If more than one agent is interested, find out what they bring to the table, the clients and contracts they've received in the past etc... You want to feel comfortable with your agent, perhaps speak to existing clients etc. 

If you Hate Writing (or Have No Time)
 

I’ve always loved writing and known that I wanted to write books. But you may not. The idea of sitting and typing out your book (or the blog articles mentioned above) makes your skin crawl, you would rather procrastinate until death do you part with your book offer. Or you may not have time because you have a family and a full-time job. That doesn’t mean you don’t have a book in you - and a great one at that. You can hate writing but still have a GREAT idea. Relax. You don’t actually have to write your book. Find a ghost writer, preferably someone who has ghost written for others in your field (again, check acknowledgement sections here). Yes, you’ll have to pay them a significant chunk upfront. But if your most important goal is to get a book out and to spread your ideas (and not the financial remuneration - which by the way is often not that significant anyway), then hire someone to write it for you. You’ll want to find a great partner, someone you really connect with and who deeply understands the ideas you are trying to convey. You may pay them a bulk (or all) of the advance, but at the end of the day, you’ll have the book you’ve wanted to write.  The agent/editors won’t care if you or someone else writes the book. They just want to know that you can help sell it. They may even have suggestions for great ghost writers for you.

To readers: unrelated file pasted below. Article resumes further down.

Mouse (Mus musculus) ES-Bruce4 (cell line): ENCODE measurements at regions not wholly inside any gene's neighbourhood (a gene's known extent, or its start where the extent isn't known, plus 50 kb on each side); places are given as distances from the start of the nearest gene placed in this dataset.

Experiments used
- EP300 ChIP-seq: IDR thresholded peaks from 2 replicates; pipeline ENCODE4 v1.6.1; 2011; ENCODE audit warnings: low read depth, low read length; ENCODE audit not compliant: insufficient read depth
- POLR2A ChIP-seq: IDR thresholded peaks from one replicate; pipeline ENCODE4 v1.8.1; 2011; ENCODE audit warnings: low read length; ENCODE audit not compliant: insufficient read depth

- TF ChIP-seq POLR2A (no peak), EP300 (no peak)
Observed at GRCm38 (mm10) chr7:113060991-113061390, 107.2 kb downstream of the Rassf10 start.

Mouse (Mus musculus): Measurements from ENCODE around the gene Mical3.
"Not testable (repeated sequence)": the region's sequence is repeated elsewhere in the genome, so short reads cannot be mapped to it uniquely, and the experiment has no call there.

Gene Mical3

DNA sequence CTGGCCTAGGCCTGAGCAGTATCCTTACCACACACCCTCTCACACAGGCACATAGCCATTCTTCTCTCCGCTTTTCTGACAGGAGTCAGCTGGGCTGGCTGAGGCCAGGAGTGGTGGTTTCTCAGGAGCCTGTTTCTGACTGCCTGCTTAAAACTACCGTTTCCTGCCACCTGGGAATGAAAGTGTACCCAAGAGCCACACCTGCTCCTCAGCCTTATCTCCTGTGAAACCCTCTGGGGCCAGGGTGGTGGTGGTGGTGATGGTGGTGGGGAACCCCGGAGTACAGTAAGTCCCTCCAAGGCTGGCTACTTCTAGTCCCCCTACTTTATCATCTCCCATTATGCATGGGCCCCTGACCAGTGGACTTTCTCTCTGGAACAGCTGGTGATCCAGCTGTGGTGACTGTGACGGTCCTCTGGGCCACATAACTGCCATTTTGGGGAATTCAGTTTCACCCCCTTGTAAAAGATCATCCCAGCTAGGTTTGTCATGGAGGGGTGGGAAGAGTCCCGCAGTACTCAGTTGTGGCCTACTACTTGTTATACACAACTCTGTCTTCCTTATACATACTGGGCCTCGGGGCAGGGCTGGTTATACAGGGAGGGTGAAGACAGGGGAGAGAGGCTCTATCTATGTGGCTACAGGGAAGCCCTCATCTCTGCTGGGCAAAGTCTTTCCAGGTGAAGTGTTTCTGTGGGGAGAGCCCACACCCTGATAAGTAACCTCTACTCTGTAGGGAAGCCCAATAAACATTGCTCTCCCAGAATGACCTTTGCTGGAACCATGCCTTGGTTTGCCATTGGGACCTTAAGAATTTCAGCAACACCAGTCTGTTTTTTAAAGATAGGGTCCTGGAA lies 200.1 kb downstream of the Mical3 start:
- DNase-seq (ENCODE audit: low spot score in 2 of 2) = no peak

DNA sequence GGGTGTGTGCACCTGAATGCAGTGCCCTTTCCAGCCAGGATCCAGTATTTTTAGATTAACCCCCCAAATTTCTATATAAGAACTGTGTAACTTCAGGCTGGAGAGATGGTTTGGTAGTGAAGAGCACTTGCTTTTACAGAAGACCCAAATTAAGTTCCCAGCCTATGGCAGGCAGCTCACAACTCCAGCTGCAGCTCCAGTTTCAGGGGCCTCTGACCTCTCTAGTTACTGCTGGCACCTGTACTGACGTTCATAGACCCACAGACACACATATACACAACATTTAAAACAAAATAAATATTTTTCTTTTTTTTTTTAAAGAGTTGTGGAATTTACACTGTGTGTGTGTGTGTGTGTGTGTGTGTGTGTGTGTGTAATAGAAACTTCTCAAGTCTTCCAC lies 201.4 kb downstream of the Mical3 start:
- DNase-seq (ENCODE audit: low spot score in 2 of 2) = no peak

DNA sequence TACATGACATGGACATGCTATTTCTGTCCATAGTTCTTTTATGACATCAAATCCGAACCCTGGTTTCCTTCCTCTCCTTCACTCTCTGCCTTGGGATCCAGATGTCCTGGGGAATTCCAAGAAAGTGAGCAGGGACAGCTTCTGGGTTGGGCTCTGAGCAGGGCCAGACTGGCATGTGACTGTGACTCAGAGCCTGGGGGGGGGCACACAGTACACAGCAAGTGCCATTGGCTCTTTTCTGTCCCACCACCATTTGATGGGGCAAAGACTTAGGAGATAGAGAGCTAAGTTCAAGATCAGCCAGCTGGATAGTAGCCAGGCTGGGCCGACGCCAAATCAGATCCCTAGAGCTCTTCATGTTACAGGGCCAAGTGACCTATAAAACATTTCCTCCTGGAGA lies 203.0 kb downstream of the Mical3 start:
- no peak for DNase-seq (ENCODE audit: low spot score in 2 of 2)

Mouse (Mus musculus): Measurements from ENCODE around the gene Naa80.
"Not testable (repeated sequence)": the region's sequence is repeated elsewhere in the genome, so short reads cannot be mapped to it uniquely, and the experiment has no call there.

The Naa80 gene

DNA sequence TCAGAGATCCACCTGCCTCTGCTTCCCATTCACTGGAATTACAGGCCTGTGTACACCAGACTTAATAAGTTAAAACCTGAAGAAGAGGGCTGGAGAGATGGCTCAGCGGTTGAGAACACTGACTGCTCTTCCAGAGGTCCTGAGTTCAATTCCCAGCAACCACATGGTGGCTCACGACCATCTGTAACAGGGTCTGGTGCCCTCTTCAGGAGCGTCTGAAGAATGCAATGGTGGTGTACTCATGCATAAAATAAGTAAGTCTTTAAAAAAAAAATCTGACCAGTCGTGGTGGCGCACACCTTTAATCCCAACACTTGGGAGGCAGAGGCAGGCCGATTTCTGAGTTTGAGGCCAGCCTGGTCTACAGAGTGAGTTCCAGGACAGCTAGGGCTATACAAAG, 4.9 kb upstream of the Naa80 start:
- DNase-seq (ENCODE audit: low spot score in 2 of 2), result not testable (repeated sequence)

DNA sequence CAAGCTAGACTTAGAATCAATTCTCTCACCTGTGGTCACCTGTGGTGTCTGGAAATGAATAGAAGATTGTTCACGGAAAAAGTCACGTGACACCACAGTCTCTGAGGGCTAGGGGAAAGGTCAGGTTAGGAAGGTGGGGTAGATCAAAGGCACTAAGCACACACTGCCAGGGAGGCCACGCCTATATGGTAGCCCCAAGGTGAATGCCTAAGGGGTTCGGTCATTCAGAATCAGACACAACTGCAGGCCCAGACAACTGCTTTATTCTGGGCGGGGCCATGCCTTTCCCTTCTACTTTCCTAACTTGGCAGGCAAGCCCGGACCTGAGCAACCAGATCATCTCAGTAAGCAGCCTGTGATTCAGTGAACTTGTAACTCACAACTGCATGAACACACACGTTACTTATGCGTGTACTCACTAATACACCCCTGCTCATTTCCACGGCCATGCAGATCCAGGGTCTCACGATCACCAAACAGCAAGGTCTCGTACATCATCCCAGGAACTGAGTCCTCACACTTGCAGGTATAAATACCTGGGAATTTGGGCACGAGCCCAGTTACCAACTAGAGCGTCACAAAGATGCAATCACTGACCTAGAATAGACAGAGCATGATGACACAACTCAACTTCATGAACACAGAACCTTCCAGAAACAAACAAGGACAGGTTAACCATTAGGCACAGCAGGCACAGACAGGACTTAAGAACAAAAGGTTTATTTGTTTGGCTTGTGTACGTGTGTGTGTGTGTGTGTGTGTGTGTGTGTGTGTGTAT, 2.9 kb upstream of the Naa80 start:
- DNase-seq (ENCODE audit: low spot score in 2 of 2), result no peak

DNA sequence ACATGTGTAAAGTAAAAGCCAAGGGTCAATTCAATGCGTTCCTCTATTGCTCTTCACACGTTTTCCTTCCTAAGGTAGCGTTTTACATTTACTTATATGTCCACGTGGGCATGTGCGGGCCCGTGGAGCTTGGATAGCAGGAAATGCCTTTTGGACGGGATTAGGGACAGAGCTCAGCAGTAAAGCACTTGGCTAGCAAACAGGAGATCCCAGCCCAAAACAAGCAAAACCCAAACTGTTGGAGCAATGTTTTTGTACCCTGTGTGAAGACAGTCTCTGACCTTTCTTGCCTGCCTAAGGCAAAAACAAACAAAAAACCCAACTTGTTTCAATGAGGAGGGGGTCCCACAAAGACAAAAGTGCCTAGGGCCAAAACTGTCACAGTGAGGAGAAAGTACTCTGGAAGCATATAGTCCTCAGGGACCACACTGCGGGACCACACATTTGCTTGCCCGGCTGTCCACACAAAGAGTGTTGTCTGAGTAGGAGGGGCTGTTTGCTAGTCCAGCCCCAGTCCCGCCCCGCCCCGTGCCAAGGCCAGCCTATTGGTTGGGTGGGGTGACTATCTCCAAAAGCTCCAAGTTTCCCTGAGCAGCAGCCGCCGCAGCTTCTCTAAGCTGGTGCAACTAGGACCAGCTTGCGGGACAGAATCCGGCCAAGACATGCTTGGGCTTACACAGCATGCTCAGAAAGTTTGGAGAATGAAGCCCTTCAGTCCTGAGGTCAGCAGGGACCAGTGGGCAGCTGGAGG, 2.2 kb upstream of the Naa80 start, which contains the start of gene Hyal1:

There’s more here - so much more about what comes next: the book proposal, the contract, the writing and editing process, the release etc. But first things first! Get your book contract and I'll be happy to share more tips later! Good luck! 

Here's the book I ended up writing: 

HarperOne
Source: HarperOne